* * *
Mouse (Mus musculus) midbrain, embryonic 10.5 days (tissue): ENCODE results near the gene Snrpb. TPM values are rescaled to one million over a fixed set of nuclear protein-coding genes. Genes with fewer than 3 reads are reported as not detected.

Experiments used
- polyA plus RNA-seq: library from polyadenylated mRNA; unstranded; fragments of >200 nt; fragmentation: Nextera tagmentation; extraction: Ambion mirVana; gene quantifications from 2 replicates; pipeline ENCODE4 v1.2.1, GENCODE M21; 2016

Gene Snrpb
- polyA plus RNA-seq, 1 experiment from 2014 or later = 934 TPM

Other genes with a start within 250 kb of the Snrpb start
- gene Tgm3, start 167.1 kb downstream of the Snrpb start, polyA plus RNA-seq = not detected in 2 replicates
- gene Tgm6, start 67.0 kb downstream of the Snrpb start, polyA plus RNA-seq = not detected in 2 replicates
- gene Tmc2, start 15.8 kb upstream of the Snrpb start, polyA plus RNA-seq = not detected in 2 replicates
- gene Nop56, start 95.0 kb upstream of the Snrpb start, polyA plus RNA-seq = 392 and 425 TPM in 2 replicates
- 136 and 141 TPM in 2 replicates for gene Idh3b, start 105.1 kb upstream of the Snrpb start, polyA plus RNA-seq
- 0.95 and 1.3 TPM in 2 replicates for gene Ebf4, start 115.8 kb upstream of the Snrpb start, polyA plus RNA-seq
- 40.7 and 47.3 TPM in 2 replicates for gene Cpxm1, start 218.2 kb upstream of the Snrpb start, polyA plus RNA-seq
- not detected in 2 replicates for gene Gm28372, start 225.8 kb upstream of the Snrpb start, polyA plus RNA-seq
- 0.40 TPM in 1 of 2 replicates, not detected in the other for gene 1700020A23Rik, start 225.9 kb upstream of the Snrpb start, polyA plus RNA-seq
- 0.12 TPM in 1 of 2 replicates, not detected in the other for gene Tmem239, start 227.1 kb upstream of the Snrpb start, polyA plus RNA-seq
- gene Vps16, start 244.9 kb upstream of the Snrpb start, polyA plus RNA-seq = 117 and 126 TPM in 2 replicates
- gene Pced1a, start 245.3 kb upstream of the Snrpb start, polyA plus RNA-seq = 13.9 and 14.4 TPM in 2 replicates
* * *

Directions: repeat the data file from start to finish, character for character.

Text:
Mouse (Mus musculus) midbrain, embryonic 10.5 days (tissue): ENCODE results near the gene Snrpb. TPM values are rescaled to one million over a fixed set of nuclear protein-coding genes. Genes with fewer than 3 reads are reported as not detected.

Experiments used
- polyA plus RNA-seq: library from polyadenylated mRNA; unstranded; fragments of >200 nt; fragmentation: Nextera tagmentation; extraction: Ambion mirVana; gene quantifications from 2 replicates; pipeline ENCODE4 v1.2.1, GENCODE M21; 2016

Gene Snrpb
- polyA plus RNA-seq, 1 experiment from 2014 or later = 934 TPM

Other genes with a start within 250 kb of the Snrpb start
- gene Tgm3, start 167.1 kb downstream of the Snrpb start, polyA plus RNA-seq = not detected in 2 replicates
- gene Tgm6, start 67.0 kb downstream of the Snrpb start, polyA plus RNA-seq = not detected in 2 replicates
- gene Tmc2, start 15.8 kb upstream of the Snrpb start, polyA plus RNA-seq = not detected in 2 replicates
- gene Nop56, start 95.0 kb upstream of the Snrpb start, polyA plus RNA-seq = 392 and 425 TPM in 2 replicates
- 136 and 141 TPM in 2 replicates for gene Idh3b, start 105.1 kb upstream of the Snrpb start, polyA plus RNA-seq
- 0.95 and 1.3 TPM in 2 replicates for gene Ebf4, start 115.8 kb upstream of the Snrpb start, polyA plus RNA-seq
- 40.7 and 47.3 TPM in 2 replicates for gene Cpxm1, start 218.2 kb upstream of the Snrpb start, polyA plus RNA-seq
- not detected in 2 replicates for gene Gm28372, start 225.8 kb upstream of the Snrpb start, polyA plus RNA-seq
- 0.40 TPM in 1 of 2 replicates, not detected in the other for gene 1700020A23Rik, start 225.9 kb upstream of the Snrpb start, polyA plus RNA-seq
- 0.12 TPM in 1 of 2 replicates, not detected in the other for gene Tmem239, start 227.1 kb upstream of the Snrpb start, polyA plus RNA-seq
- gene Vps16, start 244.9 kb upstream of the Snrpb start, polyA plus RNA-seq = 117 and 126 TPM in 2 replicates
- gene Pced1a, start 245.3 kb upstream of the Snrpb start, polyA plus RNA-seq = 13.9 and 14.4 TPM in 2 replicates